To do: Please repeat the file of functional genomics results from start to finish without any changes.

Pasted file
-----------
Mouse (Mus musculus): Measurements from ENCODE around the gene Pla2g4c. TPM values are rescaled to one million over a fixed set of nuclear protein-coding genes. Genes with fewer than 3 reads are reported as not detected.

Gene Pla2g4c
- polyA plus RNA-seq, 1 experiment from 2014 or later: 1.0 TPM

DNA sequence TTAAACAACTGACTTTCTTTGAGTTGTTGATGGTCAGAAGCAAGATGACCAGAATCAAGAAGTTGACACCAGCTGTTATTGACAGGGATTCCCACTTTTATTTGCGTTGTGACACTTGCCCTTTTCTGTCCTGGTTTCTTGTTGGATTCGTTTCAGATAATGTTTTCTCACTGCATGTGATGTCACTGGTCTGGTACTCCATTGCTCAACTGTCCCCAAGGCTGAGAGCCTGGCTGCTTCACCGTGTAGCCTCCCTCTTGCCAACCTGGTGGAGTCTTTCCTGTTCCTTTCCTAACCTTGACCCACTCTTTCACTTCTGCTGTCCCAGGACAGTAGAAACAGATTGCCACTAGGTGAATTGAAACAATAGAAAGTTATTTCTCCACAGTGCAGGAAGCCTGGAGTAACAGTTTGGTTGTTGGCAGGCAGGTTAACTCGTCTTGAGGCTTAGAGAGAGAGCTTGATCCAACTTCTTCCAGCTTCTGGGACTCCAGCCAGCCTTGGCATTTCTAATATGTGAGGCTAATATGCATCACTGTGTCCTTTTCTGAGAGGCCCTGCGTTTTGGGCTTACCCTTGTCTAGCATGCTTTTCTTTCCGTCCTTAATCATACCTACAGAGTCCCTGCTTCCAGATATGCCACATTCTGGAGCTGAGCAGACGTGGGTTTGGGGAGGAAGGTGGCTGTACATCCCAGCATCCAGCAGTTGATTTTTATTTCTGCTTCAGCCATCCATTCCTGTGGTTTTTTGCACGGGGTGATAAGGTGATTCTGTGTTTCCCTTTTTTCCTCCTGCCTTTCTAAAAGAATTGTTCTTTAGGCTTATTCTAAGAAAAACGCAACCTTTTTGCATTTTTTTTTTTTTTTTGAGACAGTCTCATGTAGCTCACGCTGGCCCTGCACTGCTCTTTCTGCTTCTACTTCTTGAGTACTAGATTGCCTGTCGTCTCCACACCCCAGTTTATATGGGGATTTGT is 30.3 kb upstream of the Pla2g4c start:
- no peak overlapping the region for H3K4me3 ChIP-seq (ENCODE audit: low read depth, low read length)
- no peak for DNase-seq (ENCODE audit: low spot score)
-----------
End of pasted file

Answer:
Mouse (Mus musculus): Measurements from ENCODE around the gene Pla2g4c. TPM values are rescaled to one million over a fixed set of nuclear protein-coding genes. Genes with fewer than 3 reads are reported as not detected.

Gene Pla2g4c
- polyA plus RNA-seq, 1 experiment from 2014 or later: 1.0 TPM

DNA sequence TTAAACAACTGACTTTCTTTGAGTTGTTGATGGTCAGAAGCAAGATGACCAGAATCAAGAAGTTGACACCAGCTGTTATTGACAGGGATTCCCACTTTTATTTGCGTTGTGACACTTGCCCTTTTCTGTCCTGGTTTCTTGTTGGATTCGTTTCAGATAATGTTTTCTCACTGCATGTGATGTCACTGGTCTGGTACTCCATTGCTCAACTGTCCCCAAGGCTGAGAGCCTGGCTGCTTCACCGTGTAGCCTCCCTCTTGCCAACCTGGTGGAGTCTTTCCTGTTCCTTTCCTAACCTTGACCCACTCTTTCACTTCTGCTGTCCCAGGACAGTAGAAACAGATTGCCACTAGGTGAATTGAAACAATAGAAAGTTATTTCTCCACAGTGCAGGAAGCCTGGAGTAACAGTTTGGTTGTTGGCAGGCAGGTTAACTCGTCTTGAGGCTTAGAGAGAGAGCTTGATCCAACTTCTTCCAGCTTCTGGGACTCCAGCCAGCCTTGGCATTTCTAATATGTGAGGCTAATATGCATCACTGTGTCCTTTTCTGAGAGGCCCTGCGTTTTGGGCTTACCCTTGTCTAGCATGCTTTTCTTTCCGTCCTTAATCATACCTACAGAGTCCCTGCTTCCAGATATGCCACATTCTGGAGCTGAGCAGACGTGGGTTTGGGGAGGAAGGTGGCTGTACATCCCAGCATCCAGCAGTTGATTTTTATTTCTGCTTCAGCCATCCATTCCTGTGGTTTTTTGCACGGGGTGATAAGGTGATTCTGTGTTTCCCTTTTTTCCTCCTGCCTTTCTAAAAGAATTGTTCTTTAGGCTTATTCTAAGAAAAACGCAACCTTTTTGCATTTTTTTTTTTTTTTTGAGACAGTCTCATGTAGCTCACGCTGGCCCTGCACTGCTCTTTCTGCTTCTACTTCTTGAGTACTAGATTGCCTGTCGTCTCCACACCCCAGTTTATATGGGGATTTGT is 30.3 kb upstream of the Pla2g4c start:
- no peak overlapping the region for H3K4me3 ChIP-seq (ENCODE audit: low read depth, low read length)
- no peak for DNase-seq (ENCODE audit: low spot score)